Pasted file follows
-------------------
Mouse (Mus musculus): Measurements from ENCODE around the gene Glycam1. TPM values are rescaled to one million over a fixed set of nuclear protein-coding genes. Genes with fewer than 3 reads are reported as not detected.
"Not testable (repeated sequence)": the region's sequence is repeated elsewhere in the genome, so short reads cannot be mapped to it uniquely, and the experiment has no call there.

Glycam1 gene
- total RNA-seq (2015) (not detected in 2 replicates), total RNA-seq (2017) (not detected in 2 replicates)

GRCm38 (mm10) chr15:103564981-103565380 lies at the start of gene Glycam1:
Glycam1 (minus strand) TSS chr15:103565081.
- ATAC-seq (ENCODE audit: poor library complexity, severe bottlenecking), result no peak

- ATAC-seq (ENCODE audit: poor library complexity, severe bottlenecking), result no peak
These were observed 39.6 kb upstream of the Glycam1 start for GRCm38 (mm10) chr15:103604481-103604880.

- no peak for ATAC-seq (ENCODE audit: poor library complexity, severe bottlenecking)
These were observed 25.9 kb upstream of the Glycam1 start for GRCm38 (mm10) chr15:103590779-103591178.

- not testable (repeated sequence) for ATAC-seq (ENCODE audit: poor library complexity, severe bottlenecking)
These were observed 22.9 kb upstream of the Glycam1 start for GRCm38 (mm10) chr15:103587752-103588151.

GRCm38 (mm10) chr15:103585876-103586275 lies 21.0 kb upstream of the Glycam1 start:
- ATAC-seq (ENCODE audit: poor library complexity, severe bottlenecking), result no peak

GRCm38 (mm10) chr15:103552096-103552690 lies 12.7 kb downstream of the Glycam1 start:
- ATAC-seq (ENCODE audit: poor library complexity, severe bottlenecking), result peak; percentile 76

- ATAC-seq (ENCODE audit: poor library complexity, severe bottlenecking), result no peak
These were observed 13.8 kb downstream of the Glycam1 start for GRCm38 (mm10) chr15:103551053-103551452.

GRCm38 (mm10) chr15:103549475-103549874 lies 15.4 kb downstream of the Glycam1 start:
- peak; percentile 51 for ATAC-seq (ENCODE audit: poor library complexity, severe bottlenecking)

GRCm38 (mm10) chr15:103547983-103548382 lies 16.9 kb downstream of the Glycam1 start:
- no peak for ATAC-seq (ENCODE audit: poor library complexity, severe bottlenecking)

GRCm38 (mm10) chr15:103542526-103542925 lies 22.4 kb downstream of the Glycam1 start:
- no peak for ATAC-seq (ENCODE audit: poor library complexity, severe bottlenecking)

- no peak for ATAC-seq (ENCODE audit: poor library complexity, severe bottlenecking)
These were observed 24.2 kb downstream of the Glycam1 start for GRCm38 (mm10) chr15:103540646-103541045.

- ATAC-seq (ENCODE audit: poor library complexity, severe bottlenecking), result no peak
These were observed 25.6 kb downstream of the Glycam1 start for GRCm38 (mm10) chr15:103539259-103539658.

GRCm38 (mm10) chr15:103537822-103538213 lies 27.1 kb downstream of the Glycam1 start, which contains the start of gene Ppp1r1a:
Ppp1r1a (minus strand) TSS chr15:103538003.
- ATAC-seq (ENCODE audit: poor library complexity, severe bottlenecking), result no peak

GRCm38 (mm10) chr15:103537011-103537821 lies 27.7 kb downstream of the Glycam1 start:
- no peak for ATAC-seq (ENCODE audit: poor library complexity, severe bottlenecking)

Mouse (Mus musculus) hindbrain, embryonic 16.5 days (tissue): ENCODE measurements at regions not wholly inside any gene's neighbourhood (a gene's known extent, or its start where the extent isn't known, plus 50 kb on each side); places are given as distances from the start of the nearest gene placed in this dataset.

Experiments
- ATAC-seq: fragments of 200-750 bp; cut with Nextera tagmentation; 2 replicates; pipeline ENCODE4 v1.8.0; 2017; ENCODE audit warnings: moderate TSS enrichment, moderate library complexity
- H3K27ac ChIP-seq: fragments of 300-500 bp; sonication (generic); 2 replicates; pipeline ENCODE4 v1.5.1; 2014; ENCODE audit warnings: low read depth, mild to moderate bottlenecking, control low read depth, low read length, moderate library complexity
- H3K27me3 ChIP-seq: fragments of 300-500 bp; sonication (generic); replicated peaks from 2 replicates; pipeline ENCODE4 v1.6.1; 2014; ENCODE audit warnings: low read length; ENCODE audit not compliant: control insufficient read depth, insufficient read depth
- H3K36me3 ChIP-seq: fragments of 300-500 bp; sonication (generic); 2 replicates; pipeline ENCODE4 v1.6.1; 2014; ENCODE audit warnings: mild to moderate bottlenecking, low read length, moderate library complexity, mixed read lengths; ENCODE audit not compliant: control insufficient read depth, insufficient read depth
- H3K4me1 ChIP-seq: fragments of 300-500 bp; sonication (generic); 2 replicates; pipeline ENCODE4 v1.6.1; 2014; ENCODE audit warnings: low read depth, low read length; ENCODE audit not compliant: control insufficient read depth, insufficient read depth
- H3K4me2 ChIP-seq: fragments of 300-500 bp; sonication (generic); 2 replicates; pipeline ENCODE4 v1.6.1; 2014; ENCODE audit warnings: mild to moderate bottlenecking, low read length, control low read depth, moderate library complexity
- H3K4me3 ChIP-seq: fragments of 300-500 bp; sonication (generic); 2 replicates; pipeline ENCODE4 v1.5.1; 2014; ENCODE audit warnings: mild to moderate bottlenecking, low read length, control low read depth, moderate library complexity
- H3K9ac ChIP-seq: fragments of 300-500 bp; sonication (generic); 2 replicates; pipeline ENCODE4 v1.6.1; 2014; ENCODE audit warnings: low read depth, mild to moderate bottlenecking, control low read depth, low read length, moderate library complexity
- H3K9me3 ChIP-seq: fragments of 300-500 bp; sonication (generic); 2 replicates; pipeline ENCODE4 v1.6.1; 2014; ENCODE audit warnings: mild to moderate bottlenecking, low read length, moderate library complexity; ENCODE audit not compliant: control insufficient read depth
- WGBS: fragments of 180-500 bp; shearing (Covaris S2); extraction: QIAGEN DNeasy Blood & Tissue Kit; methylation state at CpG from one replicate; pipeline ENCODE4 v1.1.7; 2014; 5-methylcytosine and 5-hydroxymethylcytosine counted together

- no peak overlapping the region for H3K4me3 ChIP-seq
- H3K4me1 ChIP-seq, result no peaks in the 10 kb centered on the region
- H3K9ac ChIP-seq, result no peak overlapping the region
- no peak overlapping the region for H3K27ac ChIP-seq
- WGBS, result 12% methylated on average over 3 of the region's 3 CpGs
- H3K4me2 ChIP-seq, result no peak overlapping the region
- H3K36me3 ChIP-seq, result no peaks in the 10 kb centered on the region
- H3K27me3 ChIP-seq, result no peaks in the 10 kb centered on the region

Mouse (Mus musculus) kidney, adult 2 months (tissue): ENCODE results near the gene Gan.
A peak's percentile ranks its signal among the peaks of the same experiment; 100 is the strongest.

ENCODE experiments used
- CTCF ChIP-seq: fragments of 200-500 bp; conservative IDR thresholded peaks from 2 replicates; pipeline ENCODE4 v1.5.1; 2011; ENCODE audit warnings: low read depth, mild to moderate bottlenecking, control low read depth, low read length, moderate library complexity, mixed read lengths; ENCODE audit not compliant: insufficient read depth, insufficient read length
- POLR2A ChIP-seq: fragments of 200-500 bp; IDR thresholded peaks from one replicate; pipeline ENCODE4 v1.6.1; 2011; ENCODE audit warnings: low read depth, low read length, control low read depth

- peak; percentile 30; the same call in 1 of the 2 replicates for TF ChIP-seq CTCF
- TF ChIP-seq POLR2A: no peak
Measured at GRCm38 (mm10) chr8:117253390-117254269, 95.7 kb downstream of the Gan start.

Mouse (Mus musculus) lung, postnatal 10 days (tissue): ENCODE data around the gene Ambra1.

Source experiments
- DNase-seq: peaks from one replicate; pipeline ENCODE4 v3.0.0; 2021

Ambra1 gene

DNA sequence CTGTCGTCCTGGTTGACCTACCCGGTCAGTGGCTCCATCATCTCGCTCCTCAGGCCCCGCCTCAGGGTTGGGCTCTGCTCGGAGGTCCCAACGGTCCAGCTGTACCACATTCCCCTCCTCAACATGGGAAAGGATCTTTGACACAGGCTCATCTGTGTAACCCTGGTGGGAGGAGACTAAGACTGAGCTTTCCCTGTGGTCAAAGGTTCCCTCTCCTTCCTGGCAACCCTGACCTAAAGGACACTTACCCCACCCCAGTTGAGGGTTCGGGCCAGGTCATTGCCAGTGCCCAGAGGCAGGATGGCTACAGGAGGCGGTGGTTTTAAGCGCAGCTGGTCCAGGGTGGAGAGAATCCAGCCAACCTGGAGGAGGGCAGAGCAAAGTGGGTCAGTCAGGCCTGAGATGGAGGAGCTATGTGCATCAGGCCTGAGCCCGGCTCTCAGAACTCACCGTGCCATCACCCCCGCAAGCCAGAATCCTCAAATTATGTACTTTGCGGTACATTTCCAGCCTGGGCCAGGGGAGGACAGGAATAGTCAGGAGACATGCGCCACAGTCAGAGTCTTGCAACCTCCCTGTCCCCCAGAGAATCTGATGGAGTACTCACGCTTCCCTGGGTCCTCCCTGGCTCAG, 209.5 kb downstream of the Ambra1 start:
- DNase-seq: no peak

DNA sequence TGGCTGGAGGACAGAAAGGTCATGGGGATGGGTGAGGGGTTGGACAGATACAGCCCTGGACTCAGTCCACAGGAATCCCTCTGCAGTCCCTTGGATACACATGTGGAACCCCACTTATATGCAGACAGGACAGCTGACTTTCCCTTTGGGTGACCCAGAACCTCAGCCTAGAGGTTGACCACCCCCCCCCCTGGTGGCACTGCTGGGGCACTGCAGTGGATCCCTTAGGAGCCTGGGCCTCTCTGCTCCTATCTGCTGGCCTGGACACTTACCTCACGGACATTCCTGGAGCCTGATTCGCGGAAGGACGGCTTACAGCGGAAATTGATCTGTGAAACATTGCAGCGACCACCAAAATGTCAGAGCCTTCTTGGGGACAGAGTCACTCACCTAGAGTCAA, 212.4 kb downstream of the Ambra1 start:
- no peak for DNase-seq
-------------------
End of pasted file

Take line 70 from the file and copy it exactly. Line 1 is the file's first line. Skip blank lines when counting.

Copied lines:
- no peak for DNase-seq